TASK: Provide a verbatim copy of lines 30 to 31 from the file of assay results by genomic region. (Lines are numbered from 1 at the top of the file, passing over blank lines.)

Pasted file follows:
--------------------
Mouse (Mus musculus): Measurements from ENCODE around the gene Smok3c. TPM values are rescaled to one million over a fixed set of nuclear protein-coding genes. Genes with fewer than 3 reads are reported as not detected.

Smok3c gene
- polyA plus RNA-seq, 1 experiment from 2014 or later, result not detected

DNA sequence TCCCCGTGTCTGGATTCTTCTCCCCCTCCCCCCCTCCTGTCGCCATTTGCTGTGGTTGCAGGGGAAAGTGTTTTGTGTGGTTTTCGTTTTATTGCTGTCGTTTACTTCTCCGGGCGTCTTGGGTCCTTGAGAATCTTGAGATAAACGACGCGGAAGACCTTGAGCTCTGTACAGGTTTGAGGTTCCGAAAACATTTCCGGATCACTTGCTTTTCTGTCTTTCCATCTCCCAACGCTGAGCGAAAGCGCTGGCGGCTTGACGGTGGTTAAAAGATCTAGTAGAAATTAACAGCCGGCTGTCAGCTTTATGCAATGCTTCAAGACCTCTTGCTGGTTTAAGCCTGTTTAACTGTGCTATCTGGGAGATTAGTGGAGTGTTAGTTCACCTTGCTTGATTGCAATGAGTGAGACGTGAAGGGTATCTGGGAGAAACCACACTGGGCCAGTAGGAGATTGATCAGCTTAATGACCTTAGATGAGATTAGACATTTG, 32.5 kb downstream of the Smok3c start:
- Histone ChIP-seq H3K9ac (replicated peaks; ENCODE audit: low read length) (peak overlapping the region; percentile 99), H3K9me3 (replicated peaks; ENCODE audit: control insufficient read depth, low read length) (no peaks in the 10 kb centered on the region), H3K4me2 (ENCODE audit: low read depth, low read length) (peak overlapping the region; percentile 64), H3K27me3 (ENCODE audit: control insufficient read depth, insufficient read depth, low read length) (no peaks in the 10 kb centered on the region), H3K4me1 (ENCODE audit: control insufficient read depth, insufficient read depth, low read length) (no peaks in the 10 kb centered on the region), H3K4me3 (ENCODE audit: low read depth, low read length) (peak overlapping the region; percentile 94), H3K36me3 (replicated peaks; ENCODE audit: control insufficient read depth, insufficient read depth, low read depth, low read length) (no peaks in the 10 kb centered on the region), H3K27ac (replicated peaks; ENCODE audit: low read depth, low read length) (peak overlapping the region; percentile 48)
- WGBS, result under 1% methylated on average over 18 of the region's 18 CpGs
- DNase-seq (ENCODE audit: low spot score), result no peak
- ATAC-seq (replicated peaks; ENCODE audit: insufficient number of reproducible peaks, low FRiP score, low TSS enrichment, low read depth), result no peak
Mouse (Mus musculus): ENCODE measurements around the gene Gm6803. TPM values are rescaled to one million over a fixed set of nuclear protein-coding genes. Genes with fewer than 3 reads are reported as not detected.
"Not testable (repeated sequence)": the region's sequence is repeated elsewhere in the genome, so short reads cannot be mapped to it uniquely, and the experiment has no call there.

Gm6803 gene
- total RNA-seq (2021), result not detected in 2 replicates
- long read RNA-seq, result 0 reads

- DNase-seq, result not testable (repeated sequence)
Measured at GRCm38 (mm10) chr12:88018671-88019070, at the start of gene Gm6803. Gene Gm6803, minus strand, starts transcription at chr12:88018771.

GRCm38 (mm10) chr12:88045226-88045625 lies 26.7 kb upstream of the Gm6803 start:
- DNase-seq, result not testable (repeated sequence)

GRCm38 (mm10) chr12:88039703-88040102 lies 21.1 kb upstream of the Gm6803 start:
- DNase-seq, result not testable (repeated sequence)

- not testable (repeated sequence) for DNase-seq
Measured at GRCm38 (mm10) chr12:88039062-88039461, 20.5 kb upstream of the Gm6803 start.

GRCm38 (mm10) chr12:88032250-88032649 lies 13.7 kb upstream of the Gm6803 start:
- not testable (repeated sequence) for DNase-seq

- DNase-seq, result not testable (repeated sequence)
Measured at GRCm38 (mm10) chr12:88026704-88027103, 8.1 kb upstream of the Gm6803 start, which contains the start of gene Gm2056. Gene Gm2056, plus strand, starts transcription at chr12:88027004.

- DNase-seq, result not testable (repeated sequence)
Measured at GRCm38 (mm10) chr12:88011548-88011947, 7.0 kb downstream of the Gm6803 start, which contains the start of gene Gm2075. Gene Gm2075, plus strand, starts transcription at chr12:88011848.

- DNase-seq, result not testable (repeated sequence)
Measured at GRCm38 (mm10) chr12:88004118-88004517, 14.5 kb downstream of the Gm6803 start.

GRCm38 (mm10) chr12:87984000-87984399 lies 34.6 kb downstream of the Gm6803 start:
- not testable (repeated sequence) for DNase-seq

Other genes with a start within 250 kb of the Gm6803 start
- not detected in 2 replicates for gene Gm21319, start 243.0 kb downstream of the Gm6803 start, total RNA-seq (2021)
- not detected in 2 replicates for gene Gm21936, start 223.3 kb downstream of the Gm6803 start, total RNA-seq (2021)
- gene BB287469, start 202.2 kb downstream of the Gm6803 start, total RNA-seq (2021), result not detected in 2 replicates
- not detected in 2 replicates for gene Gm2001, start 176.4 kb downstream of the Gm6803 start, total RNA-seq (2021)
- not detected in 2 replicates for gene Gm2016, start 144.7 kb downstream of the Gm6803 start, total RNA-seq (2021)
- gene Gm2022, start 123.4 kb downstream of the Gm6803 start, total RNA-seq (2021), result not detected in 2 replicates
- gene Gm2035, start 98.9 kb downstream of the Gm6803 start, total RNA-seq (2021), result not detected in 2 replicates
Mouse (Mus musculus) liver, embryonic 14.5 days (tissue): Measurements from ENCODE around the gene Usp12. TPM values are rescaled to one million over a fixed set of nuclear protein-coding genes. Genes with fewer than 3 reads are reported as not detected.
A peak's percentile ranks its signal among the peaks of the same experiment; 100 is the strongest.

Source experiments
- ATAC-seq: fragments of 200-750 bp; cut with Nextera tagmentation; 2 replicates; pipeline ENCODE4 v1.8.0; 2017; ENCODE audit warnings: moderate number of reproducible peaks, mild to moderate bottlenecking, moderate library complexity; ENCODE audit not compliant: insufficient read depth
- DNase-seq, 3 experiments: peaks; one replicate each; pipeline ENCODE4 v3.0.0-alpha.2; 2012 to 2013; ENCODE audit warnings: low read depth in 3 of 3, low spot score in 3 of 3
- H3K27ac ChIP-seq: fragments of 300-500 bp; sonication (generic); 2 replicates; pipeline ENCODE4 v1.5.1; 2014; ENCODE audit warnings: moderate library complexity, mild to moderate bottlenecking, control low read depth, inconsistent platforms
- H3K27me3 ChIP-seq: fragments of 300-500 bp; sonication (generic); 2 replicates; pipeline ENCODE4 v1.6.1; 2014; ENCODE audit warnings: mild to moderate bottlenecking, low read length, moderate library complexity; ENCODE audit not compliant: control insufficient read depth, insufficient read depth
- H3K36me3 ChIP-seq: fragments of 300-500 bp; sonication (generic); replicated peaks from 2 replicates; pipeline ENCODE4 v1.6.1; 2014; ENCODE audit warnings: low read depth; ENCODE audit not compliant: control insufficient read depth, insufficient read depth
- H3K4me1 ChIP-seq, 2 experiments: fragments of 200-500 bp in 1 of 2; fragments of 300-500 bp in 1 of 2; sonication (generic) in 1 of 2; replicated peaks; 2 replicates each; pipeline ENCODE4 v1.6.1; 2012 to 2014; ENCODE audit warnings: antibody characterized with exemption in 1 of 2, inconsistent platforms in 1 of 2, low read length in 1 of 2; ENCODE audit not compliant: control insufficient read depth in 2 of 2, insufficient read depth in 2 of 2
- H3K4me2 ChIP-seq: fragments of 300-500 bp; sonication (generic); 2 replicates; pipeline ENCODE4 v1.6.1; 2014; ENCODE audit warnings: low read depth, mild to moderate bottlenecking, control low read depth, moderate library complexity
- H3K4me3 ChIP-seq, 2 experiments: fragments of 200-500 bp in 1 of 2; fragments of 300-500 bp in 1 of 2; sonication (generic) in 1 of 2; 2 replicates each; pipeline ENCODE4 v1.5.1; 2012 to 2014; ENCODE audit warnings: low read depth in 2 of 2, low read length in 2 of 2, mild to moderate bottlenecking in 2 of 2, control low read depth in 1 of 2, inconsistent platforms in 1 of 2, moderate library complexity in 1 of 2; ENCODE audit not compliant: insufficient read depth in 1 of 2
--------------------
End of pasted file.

GRCm38 (mm10) chr12:87984000-87984399 lies 34.6 kb downstream of the Gm6803 start:
- not testable (repeated sequence) for DNase-seq